The Politics of Protein

(I wrote this for the Investigating Contemporary Science module, as part of my UCL studies)

When I told my 80-year-old Grandma that I had become vegetarian, her immediate troubled response was: “But what about your protein intake?” I assured her that my health would be perfectly fine, yet from this brief encounter, neither of us had realised just how many social issues we had touched upon. This is because such issues are not exactly those we would regularly contemplate, or even realise. However, they influence almost every aspect of the inseparable, though often fraught, relationship between science and society. We may call them, the Politics of Protein.

So, what are the issues relating to the Politics of Protein exactly? I will admit that such a question is impossible to answer in the space of this article, but in summary, they demonstrate the influence of protein outside of the laboratory. If you’re wondering exactly how something, that really is just a type of molecule, can have social implications, then stay with me on this.

It is doubtful that many readers will have never heard of the word ‘protein’ before. Though its origins may lie within the realms of scientific vocabulary, it is a common word used as part of everyday conversations. Most will probably say they have a decent understanding of what the word ‘protein’ entails, too. All living things, including us, are made up of protein and so we need to make sure that we get enough into our diet, right? In short, yes. Protein is essential for growth and repair in the body, and this just one reason behind its longstanding reputation as ‘the sacred nutrient’. In fact, the word ‘protein’ comes from the Greek ‘proteios’, meaning ‘of prime importance’.

Protein’s crucial role for life on earth is not the only influence behind its superiority, however. This is because we readily associate meat as protein and protein as meat. If we refer back to my Grandma’s concern about my protein intake, it seems to stem from her belief that meat is the main source of protein. Such is the divide that has become culturally established between ‘first class’ animal protein, like meat, and ‘second class’ plant protein. Although, it is true that not all sources of proteins are equal. Meat contains much higher levels than nuts and beans, for example, and is a complete protein (i.e. containing all nine amino acids that the body cannot produce itself). However, studies have shown that we do not have to eat complete proteins to stay healthy, in fact, they tell us that eating a variety of plant proteins will keep us in good health.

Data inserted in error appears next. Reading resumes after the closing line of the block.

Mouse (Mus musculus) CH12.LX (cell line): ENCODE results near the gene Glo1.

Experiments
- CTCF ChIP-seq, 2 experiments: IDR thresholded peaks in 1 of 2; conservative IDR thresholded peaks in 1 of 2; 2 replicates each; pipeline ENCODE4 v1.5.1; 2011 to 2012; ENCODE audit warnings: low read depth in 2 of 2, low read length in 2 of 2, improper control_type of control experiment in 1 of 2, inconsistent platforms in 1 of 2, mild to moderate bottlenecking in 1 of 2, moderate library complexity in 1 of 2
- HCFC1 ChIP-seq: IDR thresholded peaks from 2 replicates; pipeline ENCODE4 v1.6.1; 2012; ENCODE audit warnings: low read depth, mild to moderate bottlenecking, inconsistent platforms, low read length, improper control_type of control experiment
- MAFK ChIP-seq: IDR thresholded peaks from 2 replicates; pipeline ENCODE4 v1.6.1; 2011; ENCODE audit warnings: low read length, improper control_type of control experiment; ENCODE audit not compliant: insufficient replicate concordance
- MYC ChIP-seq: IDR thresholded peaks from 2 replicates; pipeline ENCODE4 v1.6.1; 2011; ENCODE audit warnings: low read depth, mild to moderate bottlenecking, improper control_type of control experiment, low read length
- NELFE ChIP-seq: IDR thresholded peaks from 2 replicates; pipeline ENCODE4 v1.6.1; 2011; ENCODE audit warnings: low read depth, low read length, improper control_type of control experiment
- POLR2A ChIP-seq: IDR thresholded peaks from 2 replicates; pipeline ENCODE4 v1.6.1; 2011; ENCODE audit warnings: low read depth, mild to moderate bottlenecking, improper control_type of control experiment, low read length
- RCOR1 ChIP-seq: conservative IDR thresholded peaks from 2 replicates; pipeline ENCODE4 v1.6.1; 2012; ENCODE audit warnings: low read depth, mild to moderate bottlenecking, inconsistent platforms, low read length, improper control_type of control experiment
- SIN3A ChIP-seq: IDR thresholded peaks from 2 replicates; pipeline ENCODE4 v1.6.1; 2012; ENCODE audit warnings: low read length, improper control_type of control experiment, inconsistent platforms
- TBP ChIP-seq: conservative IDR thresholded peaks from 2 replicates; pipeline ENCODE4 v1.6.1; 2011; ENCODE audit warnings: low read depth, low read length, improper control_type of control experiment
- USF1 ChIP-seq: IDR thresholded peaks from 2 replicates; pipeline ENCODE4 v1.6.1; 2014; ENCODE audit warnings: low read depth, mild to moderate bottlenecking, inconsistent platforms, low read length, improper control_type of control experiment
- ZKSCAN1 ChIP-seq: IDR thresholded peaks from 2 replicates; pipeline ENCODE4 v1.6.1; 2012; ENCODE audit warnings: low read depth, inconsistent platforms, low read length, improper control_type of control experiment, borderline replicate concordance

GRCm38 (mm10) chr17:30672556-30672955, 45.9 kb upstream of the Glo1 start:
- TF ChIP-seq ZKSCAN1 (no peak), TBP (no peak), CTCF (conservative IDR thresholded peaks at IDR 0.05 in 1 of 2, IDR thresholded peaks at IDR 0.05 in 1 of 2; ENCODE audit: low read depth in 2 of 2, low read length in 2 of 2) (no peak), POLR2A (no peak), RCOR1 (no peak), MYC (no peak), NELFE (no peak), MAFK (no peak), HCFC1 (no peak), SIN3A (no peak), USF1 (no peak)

But, what does the government have to say about protein intake? According to current guidelines, we should be aiming for 45.0g – 55.5g per day. Naturally, policy-makers have turned to scientists for this advice, with the general acceptance that the scientific evidence will be objectively translated into useful information. Such is the reputation that science enjoys. However, the varying protein recommendations over the last few centuries proves that this is not the case; cultural knowledge has most certainly made its mark.

For example, in the nineteenth century German scientist, Carl Voit, found that humans require just 48.5g of protein per day in order to stay healthy. Yet, he recommended a daily intake of 118g – much more than double. Indeed, up until the outbreak of WWII when rationing came into play, experts were still advising 120g. Why were the scientific findings seemingly ignored? Because, meat has historically been a symbol of wealth and success. If you were rich, you would eat a lot of meat. If you were poor, you would rely on staples such as bread and potatoes. In fact, the poor were often mocked for being lazy and inept from consuming little meat.

However, meat also holds another symbol: masculinity. If we look back to history again, men carrying out manual work in labouring families would normally receive the lion’s share of the meat. For women and children, it was considered a luxury. This provides some explanation as to why we tend to gender foods. For example, just as meat a stereotypically ‘male’ food, salads and chocolate are usually seen as ‘female’. Behavioural psychologists from University College London have proven that this is not an innate, biological preference either, but the product of social conditioning.